By Andries Noeth
The current study investigates the concept of real-time measures, its usefulness to the measurement of customer experience and how it differs from traditional research. The paper was compiled using two sources of information 1) an extensive literature review, 2) in-depth interviews with representatives from South African organisations who employ real time measures. The findings suggest that numerous psychological aspects play a role during a customer’s engagement with organisations and that the data collection method used has some limitations in addressing these psychological attributes. The findings suggest that an integration of real-time measures together with more traditional approaches addresses these aspects more effectively than any one of these methods on their own.
New technologies are changing the market research environment at an ever increasing rate. In the past it took months to collect a couple of hundred face to face interviews using traditional research techniques. With new technologies you literally have millions of megabytes of data with the push of a button in real-time. Real-time (i.e. instantaneously), is one of the newest trends in the market research industry and those that are not using it is considering using it. But does everyone understand what real-time is, what the advantages and limitations are and how the data should be used to improve customer experiences?
This paper attempts to investigate the concept of real-time to better understand the implications of using real-time measures in the market research industry. This is achieved by comparing it to more traditional research approaches and identifying the strengths and weaknesses of both types of measures.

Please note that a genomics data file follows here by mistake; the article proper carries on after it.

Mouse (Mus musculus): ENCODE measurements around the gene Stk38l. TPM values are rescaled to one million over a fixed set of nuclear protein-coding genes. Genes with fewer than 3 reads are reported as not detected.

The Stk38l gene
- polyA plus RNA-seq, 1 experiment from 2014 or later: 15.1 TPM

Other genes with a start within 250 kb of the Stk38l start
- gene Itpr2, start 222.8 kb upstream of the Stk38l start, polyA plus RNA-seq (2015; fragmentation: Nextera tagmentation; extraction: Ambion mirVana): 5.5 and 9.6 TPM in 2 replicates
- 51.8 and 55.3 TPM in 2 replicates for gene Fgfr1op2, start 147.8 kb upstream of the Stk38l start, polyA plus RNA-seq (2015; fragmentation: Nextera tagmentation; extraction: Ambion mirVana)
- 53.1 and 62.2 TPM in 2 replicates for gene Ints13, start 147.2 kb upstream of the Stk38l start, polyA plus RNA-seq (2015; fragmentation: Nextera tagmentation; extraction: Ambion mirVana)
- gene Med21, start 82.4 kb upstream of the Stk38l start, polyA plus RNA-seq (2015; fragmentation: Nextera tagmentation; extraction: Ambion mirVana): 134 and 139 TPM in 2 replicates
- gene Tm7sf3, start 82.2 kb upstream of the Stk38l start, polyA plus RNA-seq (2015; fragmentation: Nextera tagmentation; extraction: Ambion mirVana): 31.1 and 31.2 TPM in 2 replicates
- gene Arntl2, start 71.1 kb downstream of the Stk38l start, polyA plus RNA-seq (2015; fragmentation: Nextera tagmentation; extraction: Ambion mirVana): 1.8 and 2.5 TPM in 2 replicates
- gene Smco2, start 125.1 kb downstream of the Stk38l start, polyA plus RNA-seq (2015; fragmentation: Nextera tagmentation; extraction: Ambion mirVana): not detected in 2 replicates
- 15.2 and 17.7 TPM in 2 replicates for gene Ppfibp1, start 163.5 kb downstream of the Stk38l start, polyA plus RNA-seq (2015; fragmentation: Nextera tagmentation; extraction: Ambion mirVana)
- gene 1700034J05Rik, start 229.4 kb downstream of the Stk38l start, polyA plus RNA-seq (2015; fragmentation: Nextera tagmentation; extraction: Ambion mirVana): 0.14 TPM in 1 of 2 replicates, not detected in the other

True real-time measures happen during the experience (i.e. while the client is interacting with the organisation) while traditional surveys usually happen post the experience. Real-time measures produces different data than what traditional methodologies produce and an understanding of the differences would guide researchers in terms of the most appropriate circumstances to use these different methodologies. An in-depth literature review revealed that there are specific psychological processes that customer’s experience during the “lifecycle” of interactions with an organisation and that these psychological aspects are directly related to the length of time (from the interaction to the interview) when a customer is interviewed.
The research objective was therefore to investigate the differences between real time measures and traditional measures especially related to the various psychological processes a customer goes through in their “interaction lifecycle” with an organisation. An understanding of the various psychological factors that play a role during measurement and recall, together with an understanding of the appropriateness of various methodologies during this lifecycle will provide market researchers with the knowledge to choose the most appropriate methodology for different circumstances and different research objectives.
The final section of the paper provides suggestions on how real-time measures can be used in conjunction with more traditional research methodologies to get a more complete and holistic view of the aspects that influence a customer’s experience with an organisation. This understanding will assist market researchers in their choice of methodology and provide a better understanding of how to interpret different customer experience metrics. They will in turn be able to assist clients to ultimately improve their current customer experience programs.